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DRUG FREE Alzheimer’s Therapy

The BAT Foundation are delivering a national campaign of original medical research, specialised equipment development, and expert training & resources aimed at providing drug free table tennis alzheimer's therapy

Studies carried out in 1998 in Japan explored the potential of Table Tennis as an effective therapy in the reduction of cognitive decline and the ability to delay onset symptoms in the early stages of Alzheimer’s. The trials showed table tennis activated up to 5 portions of the brain in the Alzheimer’s subjects during play. In the light of the positive outcome, the study's deliverers designated Table Tennis as the World's Number One Brain Sport.

It was a combination of this existing, but much in need of updating, study and the Ping Pong film, which followed 8 people playing in the Over 80's World Table Tennis Championships, that featured a character who associated their improved cognitive wellbeing to table tennis that inspired BAT.


“Table Tennis stimulates overall awareness, enhancing player’s motor skills and effectively improving this function of the brain. As an aerobic exercise, people playing with early stage Alzheimer’s can experience functional improvements in the frontal lobes of the brain which regulate decision making, problem solving, and movement”

Professor Wendy Suzuki, Professor of Neuroscience and Psychology, New York University

Drug treatments are a focus of research, however there is emerging evidence that other low cost therapies may be effective in playing a preventative role of slowing the progression of Alzheimer's.

Lack of physical exercise is a recognised risk factor for developing the disease and evidence from preliminary studies suggest that exercise may be pro-active against developing dementia.

The benefits of physical activity are likely to be mediated by changes in brain structure and function…it's been shown to increase brain volume, improve cognitive function, increase visuospatial ability and cognitive control, and more recently to increase hippocampus volume; a region of the brain affected by Alzheimer’s disease and important in memory.

An excellent candidate for a type of physical exercise accessible to those at risk of developing Alzheimer’s disease and those in the early stages of the illness is perhaps surprisingly, table tennis. Table tennis is a fast moving, competitive and social activity which involves physical exercise, sustained attention and the development of visuospatial skills.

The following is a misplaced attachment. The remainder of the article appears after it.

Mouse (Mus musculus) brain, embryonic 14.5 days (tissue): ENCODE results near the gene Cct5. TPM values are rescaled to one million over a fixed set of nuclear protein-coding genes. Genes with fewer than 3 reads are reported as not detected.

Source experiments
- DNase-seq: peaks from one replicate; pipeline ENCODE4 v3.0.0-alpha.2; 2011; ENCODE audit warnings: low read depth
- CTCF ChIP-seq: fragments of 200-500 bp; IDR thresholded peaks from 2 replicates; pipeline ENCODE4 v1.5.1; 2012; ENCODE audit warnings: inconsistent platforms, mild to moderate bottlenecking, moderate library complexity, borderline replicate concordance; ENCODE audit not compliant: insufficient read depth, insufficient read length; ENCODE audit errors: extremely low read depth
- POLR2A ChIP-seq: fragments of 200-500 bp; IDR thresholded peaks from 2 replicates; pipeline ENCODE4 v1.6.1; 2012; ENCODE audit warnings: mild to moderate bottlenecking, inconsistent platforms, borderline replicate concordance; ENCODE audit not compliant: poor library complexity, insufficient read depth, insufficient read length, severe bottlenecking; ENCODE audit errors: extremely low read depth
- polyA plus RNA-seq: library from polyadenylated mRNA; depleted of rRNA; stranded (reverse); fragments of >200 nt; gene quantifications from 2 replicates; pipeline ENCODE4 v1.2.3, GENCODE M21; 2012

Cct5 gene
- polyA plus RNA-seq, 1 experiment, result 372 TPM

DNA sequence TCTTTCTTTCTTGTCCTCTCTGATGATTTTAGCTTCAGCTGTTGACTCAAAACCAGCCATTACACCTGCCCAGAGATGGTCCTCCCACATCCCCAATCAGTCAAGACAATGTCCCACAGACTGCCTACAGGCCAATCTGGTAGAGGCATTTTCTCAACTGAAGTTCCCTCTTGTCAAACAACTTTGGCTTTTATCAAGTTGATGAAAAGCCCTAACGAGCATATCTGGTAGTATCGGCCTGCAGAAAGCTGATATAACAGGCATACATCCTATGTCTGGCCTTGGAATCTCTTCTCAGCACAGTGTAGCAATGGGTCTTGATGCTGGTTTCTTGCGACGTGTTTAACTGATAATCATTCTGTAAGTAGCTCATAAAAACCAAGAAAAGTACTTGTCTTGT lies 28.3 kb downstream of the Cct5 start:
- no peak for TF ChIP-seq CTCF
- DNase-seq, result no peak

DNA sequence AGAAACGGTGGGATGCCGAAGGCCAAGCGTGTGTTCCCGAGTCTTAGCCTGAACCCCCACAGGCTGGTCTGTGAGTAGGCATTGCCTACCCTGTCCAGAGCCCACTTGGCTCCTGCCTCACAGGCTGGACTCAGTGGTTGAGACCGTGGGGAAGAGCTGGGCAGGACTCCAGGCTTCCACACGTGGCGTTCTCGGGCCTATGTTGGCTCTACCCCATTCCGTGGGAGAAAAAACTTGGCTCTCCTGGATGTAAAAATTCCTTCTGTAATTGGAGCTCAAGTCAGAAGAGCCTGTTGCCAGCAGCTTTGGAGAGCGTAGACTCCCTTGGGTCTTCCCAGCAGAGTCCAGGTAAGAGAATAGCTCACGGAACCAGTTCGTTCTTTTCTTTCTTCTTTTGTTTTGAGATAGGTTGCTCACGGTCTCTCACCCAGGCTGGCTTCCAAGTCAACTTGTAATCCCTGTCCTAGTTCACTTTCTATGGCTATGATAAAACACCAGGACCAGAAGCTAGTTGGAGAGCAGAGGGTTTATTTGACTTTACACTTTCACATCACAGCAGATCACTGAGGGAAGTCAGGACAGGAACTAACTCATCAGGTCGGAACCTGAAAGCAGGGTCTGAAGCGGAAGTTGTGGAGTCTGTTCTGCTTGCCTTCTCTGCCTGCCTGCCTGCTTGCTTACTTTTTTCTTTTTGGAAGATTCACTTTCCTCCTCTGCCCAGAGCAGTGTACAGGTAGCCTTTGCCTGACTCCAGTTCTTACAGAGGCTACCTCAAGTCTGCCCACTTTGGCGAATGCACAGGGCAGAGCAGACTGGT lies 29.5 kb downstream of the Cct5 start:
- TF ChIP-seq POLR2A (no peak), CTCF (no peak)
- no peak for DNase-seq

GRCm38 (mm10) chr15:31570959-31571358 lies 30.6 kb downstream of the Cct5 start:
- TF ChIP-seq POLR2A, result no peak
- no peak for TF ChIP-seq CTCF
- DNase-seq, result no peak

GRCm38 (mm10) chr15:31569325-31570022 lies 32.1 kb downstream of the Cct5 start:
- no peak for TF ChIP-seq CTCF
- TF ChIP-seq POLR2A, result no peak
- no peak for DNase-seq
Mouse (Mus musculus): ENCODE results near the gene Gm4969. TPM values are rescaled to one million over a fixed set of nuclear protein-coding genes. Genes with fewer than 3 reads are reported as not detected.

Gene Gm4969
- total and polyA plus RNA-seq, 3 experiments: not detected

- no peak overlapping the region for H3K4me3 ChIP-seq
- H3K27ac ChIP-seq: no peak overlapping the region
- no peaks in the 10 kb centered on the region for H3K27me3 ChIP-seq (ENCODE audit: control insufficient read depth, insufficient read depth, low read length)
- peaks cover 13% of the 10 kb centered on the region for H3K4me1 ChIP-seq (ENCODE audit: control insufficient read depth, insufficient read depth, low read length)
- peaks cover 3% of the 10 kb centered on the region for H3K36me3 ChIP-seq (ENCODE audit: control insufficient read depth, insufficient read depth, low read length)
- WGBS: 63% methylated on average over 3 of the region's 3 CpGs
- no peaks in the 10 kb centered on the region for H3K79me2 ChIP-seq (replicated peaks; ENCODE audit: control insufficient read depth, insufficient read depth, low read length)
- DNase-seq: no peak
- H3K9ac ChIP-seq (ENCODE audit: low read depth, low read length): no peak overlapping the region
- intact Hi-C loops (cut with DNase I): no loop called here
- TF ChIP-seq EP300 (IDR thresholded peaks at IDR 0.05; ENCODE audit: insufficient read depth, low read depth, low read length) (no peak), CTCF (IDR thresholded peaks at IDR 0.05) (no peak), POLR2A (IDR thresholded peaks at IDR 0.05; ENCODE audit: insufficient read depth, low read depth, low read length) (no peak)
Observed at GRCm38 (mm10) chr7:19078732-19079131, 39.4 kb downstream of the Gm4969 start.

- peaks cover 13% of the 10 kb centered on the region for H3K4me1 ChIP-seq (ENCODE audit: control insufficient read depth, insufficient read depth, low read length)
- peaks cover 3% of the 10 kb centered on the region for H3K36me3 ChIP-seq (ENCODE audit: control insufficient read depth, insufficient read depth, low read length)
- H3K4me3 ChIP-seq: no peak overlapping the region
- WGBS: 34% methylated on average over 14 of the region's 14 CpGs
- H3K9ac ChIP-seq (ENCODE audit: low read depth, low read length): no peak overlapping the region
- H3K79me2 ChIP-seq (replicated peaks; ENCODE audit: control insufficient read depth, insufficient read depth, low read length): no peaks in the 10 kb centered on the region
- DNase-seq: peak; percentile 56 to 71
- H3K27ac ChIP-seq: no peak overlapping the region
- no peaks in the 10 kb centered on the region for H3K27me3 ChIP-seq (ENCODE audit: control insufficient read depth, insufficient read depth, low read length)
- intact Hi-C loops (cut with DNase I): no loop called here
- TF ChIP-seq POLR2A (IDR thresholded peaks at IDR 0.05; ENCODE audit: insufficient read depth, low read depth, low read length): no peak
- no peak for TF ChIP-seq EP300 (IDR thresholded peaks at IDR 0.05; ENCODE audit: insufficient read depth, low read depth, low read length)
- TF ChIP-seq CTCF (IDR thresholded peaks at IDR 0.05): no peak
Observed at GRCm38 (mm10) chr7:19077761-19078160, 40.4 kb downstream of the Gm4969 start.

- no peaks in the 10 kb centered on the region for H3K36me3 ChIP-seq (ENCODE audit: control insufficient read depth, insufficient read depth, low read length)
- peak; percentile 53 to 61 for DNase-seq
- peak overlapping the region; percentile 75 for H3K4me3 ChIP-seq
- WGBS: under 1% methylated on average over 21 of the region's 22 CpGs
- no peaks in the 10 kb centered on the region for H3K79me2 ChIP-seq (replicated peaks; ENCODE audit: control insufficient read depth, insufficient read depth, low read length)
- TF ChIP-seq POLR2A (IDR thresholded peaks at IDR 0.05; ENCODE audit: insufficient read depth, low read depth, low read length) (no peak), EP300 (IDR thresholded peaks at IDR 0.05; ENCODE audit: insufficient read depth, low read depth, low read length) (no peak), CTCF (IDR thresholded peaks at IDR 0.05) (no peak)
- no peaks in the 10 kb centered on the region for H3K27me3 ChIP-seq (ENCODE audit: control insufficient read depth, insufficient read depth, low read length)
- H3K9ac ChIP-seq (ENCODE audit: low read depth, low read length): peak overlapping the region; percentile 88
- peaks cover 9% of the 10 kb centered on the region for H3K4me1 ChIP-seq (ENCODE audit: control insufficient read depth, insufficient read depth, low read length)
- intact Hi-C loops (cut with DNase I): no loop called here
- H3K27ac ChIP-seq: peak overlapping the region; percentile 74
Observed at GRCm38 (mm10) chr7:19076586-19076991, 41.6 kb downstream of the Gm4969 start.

However the beneficial effects of table tennis in patients with Alzheimer’s disease and its putative effect on brain structure and function has not been formally tested using objective measures such as MRI (magnetic resonance imaging) based techniques.

In partnership with King's College London, BAT are conducting a a completely new piece of medical research to investigate exactly what is going on inside the brain of those with on-set Alzheimer's and understand the potential benefits playing table tennis could have on reversing and even preventing the diseases development.


“Contrast is the key to vision. Without contrast, objects cannot be seen and differentiated. As we age we lose the ability to separate colours clearly, our perception of depth diminishes, we have less spatial awareness, and our sensitivity to contrast lowers. Without good contrasts we struggle more and function with less confidence”

Professor June Andrews, Director of the Dementia Services Development Centre, University of Stirling

The BAT Foundation, in collaboration with one of the World’s leading Table Tennis equipment manufacturers, Tamasu Butterfly Europa GmbH and U.S. Table Tennis innovators Inclusion, is currently developing a Table Tennis Table concept that is specifically designed to enhance the Game’s ability to deliver an even more effective therapeutic experience for those in the early stages of Alzheimer’s.

Various elements have been factored into the design that are intended to proactively compensate for ‘contrast, perspective and colour’ deprivation that is symptomatic in those afflicted by Alzheimer’s.

The addition of Inclusion’s Plexiglass side panels to a specifically colour customised Butterfly Table Tennis table, will create an enclosed ‘arena’ adding to the player’s sense of being in a secure environment and elevating both focus and control.

As part of the development of this ground breaking DRUG FREE THERAPY table tennis table and equipment, we are working with King's College London and Table Tennis England to deliver a special accreditation trial in October 2015.

We need 5 volunteers who've been diagnosed with early stage Alzheimer's or Dementia to be part of this unique study and help create a brand new approach to Alzheimer's and Dementia therapy.

If you would like to know more and see if you can be part of this unique research, you can read more details right here.